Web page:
How does a literary agent evaluate authors?
Michael Krigsman: A writer comes to you and says, "Take a look at my book." You do an initial filtering process to see; does this make sense at all? You maybe do a little bit of background research about the author. It appears that it might be a good book and the author has got some followers on social media – that platform, as you describe. What's the next step?
Mark Gottlieb: I've evaluated the work and the author themselves. I would reach out to the author in probably a phone call and offer representation. If there's any work that I think the manuscript could benefit from, we might have an editorial discussion about how to improve the work itself.
In the case of a nonfiction book, we probably will look at something like the author's book proposal and see if there's a way to finesse that a bit. Oftentimes, that's just a matter of showing the client examples of what I feel is a very strong nonfiction proposal. I just show them proposals I've sold to publishers to work off of.
Then from that point on, yeah, I just explain to them what the deal-making process will look like, the submission process leading up to the deal-making process. I'll basically say to the client, "Assuming the manuscript or the proposal is ready to go to publishers, then I will craft a pitch, a list of editors, along with submission."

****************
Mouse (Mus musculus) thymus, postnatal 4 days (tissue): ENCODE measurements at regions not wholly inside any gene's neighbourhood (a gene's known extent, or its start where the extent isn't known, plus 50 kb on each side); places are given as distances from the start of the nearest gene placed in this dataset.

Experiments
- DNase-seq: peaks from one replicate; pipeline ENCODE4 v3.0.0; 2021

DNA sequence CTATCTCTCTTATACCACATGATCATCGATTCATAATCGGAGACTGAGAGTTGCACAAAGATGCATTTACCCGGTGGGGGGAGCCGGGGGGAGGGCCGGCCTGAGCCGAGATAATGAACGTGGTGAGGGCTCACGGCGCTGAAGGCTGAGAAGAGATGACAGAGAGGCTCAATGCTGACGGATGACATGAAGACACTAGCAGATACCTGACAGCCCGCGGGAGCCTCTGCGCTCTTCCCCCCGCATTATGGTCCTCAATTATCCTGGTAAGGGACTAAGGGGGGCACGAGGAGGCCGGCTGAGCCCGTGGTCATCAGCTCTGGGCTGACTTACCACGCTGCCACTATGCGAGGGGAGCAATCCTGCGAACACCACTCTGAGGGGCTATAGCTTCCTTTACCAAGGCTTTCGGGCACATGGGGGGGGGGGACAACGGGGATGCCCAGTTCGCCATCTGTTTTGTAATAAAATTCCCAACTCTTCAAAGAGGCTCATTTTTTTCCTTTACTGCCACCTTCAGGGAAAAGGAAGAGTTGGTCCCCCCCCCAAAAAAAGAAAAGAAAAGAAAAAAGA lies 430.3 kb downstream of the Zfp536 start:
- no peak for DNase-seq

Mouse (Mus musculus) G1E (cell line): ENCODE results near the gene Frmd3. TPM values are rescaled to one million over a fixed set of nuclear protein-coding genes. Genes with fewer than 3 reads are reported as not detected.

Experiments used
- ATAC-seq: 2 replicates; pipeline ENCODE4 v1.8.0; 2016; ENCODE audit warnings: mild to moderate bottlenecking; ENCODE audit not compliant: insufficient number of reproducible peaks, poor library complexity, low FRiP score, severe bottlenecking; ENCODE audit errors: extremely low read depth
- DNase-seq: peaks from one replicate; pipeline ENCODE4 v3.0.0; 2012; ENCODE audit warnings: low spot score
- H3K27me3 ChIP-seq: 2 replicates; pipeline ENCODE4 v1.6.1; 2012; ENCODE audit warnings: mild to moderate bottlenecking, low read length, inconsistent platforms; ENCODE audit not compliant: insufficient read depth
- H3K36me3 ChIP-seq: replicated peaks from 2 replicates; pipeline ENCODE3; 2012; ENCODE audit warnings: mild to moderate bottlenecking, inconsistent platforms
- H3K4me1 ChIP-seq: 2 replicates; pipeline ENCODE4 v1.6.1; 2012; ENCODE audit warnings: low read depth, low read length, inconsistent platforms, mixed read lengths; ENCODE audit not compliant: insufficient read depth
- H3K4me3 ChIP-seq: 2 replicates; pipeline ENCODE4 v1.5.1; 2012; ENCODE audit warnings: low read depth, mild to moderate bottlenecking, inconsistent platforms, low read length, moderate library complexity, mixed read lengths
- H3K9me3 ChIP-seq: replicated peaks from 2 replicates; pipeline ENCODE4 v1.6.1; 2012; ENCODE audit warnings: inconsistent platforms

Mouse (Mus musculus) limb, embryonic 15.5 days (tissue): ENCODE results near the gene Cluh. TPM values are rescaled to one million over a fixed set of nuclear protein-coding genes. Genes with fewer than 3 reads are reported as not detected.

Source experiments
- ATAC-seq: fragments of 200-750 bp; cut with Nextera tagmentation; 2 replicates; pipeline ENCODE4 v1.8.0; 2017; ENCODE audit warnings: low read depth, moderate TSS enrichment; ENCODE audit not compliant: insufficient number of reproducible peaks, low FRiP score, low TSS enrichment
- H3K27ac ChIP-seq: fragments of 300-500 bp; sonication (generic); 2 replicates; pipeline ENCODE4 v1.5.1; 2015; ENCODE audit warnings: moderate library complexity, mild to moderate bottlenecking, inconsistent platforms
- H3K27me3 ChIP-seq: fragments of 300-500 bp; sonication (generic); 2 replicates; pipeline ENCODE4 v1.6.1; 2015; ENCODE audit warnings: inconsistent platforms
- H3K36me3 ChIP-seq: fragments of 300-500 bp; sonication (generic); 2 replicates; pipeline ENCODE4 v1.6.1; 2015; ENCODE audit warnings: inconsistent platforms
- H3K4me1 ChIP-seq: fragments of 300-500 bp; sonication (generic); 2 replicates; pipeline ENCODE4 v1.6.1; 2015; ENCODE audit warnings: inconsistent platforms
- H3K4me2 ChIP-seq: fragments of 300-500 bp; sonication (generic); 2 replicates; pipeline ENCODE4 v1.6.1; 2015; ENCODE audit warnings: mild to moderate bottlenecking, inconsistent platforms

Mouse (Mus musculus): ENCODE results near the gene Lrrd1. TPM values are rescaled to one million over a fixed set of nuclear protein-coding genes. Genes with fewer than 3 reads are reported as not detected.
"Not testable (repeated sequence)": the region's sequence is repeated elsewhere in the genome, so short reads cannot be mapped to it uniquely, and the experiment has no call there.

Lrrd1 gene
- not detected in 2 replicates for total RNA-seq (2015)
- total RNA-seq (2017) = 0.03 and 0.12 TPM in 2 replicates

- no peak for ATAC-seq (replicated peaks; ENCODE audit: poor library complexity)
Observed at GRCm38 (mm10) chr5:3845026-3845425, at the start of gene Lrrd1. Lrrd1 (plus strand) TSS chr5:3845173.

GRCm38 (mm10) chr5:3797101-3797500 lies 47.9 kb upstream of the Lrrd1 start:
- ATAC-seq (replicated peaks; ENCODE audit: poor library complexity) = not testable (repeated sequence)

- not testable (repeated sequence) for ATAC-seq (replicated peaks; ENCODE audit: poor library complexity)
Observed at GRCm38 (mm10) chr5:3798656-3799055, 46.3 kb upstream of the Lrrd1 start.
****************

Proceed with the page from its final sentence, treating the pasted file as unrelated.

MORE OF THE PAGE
I'll present that to the client so they can see and if they have any feedback. Then I would go out on submission, field offers from publishers, negotiate to the best of terms, and hopefully, present the client with an offer or, again, multiple offers (as the case may be).
Michael Krigsman: From the publisher's standpoint, your initial role is filtering, finding authors who have the appropriate characteristics or pieces in place in order to create a successful book. Is that a correct way to put it?
Mark Gottlieb: Yes, it's like I'm panning for gold for the publisher. Yes, that's a great way to look at it because you're right. It's a gatekeeper or an initial filter that publishers need because they would be too inundated otherwise.
How do publishers decide author advances and royalties?
Michael Krigsman: You have found this author. You've accepted them. You think that there's a good chance that they can get a contract, that you can help sell a contract on their behalf. You have given the author feedback. Everything is now in place. What happens next?
Mark Gottlieb: Assuming I've procured an offer for the author, and what I've done at that point is I've negotiated with the publisher. I've basically gotten to the point with the publisher where we have a final offer to present to the client.
The kinds of things you'll typically see in the way of those deal terms are a book advance, which is a large lump sum of money the publisher pays for the chance to publish the book. Typically, they pay that in halves, but sometimes they pay it maybe on signing, delivery of the manuscript, publication just to help their cash flow.